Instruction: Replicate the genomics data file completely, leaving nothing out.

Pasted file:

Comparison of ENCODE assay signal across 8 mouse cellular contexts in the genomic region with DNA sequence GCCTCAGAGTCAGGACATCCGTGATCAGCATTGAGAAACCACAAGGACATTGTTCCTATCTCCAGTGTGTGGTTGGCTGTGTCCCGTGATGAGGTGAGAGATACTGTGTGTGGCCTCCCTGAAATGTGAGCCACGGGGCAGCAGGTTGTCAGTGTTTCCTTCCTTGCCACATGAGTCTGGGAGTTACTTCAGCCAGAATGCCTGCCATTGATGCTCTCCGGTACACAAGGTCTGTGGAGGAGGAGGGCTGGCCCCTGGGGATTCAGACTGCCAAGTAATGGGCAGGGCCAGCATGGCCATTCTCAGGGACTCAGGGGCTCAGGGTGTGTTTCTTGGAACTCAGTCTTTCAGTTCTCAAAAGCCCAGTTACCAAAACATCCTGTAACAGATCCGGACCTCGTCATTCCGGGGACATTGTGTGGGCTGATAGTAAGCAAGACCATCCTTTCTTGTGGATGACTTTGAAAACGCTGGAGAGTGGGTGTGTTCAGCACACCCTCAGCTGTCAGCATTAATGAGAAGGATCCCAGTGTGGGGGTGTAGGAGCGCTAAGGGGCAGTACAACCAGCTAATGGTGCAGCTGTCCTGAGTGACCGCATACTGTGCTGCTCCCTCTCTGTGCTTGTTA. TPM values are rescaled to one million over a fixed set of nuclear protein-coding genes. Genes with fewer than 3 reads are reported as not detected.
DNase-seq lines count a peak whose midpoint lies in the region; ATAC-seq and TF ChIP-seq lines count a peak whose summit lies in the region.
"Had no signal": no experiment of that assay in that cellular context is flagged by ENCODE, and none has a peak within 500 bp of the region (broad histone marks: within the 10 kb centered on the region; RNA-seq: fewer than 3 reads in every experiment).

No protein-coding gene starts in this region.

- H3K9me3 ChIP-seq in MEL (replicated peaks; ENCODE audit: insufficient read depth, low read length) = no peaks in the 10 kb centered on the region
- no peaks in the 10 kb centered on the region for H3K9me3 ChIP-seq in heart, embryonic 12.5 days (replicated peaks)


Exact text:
Comparison of ENCODE assay signal across 8 mouse cellular contexts in the genomic region with DNA sequence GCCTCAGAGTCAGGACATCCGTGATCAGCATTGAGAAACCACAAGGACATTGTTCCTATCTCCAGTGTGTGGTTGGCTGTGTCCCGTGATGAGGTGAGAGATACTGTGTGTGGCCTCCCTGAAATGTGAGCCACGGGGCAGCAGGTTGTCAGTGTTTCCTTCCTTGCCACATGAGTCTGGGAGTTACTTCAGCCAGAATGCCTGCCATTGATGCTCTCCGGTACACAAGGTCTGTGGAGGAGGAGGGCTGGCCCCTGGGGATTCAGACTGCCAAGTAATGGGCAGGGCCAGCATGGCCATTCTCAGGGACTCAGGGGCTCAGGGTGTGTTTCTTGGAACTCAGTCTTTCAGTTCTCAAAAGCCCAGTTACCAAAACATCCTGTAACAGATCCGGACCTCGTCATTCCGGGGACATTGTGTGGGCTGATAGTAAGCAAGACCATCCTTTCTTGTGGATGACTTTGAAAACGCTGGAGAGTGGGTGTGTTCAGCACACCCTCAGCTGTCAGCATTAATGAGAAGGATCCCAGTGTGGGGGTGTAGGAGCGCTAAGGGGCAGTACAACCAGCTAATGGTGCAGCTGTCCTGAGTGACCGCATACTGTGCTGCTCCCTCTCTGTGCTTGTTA. TPM values are rescaled to one million over a fixed set of nuclear protein-coding genes. Genes with fewer than 3 reads are reported as not detected.
DNase-seq lines count a peak whose midpoint lies in the region; ATAC-seq and TF ChIP-seq lines count a peak whose summit lies in the region.
"Had no signal": no experiment of that assay in that cellular context is flagged by ENCODE, and none has a peak within 500 bp of the region (broad histone marks: within the 10 kb centered on the region; RNA-seq: fewer than 3 reads in every experiment).

No protein-coding gene starts in this region.

- H3K9me3 ChIP-seq in MEL (replicated peaks; ENCODE audit: insufficient read depth, low read length) = no peaks in the 10 kb centered on the region
- no peaks in the 10 kb centered on the region for H3K9me3 ChIP-seq in heart, embryonic 12.5 days (replicated peaks)